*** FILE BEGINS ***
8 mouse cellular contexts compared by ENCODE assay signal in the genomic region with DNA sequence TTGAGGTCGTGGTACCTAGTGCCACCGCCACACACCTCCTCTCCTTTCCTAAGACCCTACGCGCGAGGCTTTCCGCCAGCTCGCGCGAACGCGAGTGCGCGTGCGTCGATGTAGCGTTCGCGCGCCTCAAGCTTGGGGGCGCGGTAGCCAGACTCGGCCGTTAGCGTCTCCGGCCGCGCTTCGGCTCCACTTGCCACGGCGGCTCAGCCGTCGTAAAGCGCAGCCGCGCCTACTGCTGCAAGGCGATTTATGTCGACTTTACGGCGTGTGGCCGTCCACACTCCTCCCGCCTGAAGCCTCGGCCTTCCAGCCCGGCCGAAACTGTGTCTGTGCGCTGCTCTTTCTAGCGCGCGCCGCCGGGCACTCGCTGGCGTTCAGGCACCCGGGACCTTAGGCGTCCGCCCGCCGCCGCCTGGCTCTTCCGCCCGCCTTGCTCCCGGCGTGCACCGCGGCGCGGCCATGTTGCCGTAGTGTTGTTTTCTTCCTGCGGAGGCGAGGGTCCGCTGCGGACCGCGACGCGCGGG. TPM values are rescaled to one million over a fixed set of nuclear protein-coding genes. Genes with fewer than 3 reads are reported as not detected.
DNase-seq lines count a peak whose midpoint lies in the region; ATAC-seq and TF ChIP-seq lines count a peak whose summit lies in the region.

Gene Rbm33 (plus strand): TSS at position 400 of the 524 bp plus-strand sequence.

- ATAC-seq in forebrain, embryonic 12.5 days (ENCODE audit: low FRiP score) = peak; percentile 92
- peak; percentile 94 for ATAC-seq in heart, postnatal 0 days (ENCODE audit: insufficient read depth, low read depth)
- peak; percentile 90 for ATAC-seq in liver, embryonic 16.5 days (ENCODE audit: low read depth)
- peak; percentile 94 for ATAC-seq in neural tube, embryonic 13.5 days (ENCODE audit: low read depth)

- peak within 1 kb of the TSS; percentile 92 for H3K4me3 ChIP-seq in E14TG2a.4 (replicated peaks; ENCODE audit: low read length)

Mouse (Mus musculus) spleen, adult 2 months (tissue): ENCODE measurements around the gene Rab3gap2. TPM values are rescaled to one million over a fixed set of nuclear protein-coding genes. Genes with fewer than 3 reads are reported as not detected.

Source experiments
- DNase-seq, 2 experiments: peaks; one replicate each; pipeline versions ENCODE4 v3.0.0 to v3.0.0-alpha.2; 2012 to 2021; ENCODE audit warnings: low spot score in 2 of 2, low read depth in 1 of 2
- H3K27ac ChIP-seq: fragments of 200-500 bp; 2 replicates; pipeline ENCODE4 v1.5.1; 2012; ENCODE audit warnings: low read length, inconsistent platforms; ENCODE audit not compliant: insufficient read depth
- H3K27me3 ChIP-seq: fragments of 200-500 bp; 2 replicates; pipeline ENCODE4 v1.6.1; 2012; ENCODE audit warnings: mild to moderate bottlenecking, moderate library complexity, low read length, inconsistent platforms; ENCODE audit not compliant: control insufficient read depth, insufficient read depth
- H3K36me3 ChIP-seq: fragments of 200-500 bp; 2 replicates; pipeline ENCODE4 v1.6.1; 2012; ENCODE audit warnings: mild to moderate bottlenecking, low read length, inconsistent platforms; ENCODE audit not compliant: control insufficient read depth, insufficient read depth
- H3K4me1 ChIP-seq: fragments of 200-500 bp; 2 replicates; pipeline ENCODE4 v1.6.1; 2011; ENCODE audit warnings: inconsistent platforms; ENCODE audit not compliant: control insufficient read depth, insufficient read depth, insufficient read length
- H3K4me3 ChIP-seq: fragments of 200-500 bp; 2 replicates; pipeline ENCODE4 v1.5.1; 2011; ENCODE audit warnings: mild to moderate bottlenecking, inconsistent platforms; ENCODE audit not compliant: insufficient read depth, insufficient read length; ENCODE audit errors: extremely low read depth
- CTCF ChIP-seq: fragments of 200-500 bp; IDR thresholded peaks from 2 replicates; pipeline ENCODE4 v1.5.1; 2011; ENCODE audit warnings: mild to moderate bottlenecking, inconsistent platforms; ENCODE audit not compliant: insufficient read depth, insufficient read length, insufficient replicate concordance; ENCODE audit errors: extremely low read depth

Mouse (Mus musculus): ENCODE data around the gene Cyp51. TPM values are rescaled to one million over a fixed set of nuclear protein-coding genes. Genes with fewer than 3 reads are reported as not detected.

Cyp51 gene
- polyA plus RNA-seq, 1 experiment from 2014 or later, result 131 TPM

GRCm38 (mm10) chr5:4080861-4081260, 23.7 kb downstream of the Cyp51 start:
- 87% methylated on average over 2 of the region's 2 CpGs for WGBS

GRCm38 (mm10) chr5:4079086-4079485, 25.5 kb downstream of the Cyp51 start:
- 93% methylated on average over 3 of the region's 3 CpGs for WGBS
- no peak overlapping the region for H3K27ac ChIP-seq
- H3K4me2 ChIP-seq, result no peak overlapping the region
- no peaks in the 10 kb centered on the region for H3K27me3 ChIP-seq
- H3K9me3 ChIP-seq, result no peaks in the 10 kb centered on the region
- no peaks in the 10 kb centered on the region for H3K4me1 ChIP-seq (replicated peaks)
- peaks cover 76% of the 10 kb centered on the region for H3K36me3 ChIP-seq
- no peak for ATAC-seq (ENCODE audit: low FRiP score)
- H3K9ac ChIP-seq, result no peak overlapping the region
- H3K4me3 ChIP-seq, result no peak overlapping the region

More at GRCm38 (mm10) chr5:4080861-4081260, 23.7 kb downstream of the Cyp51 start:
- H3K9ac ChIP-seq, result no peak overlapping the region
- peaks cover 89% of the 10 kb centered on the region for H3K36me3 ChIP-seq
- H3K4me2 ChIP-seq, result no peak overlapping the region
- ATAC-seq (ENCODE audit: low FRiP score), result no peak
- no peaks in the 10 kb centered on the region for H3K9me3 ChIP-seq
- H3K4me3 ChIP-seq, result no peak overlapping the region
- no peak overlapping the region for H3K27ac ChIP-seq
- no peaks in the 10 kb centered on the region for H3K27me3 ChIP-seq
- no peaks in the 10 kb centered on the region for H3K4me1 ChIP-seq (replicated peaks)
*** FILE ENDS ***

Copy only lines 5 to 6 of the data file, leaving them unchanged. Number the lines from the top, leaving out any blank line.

- peak; percentile 94 for ATAC-seq in heart, postnatal 0 days (ENCODE audit: insufficient read depth, low read depth)
- peak; percentile 90 for ATAC-seq in liver, embryonic 16.5 days (ENCODE audit: low read depth)